“Four times in New Zealand history, there’s been quite significant turning points,” says David Seymour. He takes a miniature chocolate bar from the bowl in front of him and twirls it on the table, listing them off: the Treaty of Waitangi, marking the beginning of the nation. New Zealand granting universal suffrage, the first country in the world to do so. The creation of the current, party-based political system. And the free-market reforms brought in by the Labour government in the 1980s.
“I just make the point that … in my view, there’s never been reform from the right.”
Seymour, the leader of Act New Zealand, hopes that in less than a month that will change and the country will see its first drastic swivel propelled by the right wing of its parliament. Act, the once-minuscule, sub-1% libertarian party now polling about 10%, has risen to become a decisive force in the looming October election. If current polling holds, it hopes to usher in New Zealand’s most rightwing-reformist government in decades.
Touting a platform of welfare and government spending cuts, crime crackdowns and opposition to Indigenous “co-governance” reforms, Act has risen to be New Zealand’s third-largest political party, with 10 MPs in parliament. It is likely to hold significant leverage in any centre-right coalition, which current polling projects will form the country’s next government.
“We do intend to use that power,” Seymour says.
This month, Seymour threatened his party might not accept a usual coalition deal with National if the larger party does not agree to implement enough of Act’s policies. Instead, he told reporters, he might propose an arrangement to approve spending and laws on a case-by-case basis. It signalled a boost in confidence for Act, which once relied upon National’s tacit support for Seymour’s electorate seat to remain in parliament.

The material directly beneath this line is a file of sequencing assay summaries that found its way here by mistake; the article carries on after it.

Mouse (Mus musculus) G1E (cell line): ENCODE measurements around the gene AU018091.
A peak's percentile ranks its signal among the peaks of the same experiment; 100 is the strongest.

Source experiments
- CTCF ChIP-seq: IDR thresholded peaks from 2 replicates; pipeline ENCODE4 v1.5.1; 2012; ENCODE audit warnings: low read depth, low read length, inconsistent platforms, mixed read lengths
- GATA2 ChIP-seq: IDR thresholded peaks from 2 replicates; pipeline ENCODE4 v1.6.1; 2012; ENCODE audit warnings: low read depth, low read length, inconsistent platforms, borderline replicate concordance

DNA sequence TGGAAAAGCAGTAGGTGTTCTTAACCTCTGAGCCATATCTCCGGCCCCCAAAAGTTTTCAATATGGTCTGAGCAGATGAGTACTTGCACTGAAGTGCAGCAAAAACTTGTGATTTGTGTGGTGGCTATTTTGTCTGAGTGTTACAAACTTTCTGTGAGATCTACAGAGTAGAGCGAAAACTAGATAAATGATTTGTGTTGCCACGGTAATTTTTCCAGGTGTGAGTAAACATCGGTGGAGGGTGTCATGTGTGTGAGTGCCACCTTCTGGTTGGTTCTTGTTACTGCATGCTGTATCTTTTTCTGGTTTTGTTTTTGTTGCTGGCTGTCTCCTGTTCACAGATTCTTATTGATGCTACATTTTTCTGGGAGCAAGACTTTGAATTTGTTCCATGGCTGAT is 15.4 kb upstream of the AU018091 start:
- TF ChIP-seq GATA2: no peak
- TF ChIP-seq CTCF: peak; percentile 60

Comeback from political oblivion
Just five years ago, the idea of a New Zealand government with such a dominant Act flavour would have seemed laughable. Seymour took the helm of the party in 2014, after what he calls “a few really reprehensible scandals”. Act had survived an MP’s disgraced resignation for using the name of a dead child to get a fraudulent passport, and a party leader who said incestuous marriages between consenting adults should be legal. While it retained a single electorate seat in parliament, the party kept hitting new polling lows: 0.69% in the 2014 election, and 0.5% in 2017. Then in 2018, a poll put Act on 0.1%: political oblivion. “That was pretty bad,” Seymour says.
The party’s change in fortune has been rapid and substantial. Some polls forecast the centre-right National party could rule alongside Act alone, while others suggest it would need to include a third coalition partner. Act has been consistently polling between 10% and 13%, a result that could place up to 17 of its MPs into parliament, alongside National’s 44.
The pair have formed coalitions in the past, but Act has never been such a dominant player in those negotiations, or made up such a substantial chunk of a governing coalition in which its members could hold a number of ministerial positions. In former coalitions, “with no authentic leverage, the ability to really have much influence was pretty limited,” Seymour says. “This would be quite a different prospect.”
He says Act will focus that leverage on three priorities: significant cuts to government welfare, spending and regulation. Tougher criminal sentences and more people in prison. Lastly, reform on Indigenous issues – including a referendum on the legal status of the Treaty of Waitangi, which provides a framework for the relationship between Māori and the crown – and an end to “co-governance” with Māori.
A precipitous rise
Seymour tracks the beginning of the party’s renaissance not to a speech or policy announcement, but to his appearance on reality television show Dancing with the Stars, which gained him a national following for consistently dire dance performances, including one where he twerked wearing a leotard.
“While people will laugh, going on Dancing with the Stars allowed me to be seen for who I was by a large group of people,” he says. “Everybody knew that I was a terrible dancer. And I was kind of in on the joke.”